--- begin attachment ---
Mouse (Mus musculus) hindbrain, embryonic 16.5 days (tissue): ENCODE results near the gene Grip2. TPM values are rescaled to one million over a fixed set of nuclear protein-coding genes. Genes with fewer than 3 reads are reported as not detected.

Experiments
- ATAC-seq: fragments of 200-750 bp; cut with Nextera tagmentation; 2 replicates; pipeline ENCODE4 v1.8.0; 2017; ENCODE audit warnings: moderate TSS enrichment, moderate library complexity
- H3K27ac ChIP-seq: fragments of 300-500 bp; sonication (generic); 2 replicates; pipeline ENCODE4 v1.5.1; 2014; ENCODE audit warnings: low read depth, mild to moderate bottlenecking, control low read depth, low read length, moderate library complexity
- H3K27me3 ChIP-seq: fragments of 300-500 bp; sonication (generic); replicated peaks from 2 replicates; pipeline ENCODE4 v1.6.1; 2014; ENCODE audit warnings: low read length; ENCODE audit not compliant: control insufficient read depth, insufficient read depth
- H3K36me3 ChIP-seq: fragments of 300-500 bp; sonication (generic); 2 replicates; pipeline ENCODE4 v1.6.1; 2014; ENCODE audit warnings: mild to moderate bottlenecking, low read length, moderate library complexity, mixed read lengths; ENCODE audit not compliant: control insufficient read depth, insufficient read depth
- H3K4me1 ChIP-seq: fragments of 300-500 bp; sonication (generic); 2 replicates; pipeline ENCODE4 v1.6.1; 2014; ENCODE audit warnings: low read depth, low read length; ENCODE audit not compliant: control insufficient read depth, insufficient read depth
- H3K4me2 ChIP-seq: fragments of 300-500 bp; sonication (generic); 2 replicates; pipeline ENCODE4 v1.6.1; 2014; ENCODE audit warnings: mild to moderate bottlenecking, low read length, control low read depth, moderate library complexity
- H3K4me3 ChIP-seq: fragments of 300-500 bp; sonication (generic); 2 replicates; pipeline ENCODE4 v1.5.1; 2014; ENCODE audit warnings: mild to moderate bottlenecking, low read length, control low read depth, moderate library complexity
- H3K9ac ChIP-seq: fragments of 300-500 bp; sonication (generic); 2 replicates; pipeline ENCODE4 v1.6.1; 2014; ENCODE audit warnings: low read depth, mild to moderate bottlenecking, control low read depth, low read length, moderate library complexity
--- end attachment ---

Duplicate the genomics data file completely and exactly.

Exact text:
Mouse (Mus musculus) hindbrain, embryonic 16.5 days (tissue): ENCODE results near the gene Grip2. TPM values are rescaled to one million over a fixed set of nuclear protein-coding genes. Genes with fewer than 3 reads are reported as not detected.

Experiments
- ATAC-seq: fragments of 200-750 bp; cut with Nextera tagmentation; 2 replicates; pipeline ENCODE4 v1.8.0; 2017; ENCODE audit warnings: moderate TSS enrichment, moderate library complexity
- H3K27ac ChIP-seq: fragments of 300-500 bp; sonication (generic); 2 replicates; pipeline ENCODE4 v1.5.1; 2014; ENCODE audit warnings: low read depth, mild to moderate bottlenecking, control low read depth, low read length, moderate library complexity
- H3K27me3 ChIP-seq: fragments of 300-500 bp; sonication (generic); replicated peaks from 2 replicates; pipeline ENCODE4 v1.6.1; 2014; ENCODE audit warnings: low read length; ENCODE audit not compliant: control insufficient read depth, insufficient read depth
- H3K36me3 ChIP-seq: fragments of 300-500 bp; sonication (generic); 2 replicates; pipeline ENCODE4 v1.6.1; 2014; ENCODE audit warnings: mild to moderate bottlenecking, low read length, moderate library complexity, mixed read lengths; ENCODE audit not compliant: control insufficient read depth, insufficient read depth
- H3K4me1 ChIP-seq: fragments of 300-500 bp; sonication (generic); 2 replicates; pipeline ENCODE4 v1.6.1; 2014; ENCODE audit warnings: low read depth, low read length; ENCODE audit not compliant: control insufficient read depth, insufficient read depth
- H3K4me2 ChIP-seq: fragments of 300-500 bp; sonication (generic); 2 replicates; pipeline ENCODE4 v1.6.1; 2014; ENCODE audit warnings: mild to moderate bottlenecking, low read length, control low read depth, moderate library complexity
- H3K4me3 ChIP-seq: fragments of 300-500 bp; sonication (generic); 2 replicates; pipeline ENCODE4 v1.5.1; 2014; ENCODE audit warnings: mild to moderate bottlenecking, low read length, control low read depth, moderate library complexity
- H3K9ac ChIP-seq: fragments of 300-500 bp; sonication (generic); 2 replicates; pipeline ENCODE4 v1.6.1; 2014; ENCODE audit warnings: low read depth, mild to moderate bottlenecking, control low read depth, low read length, moderate library complexity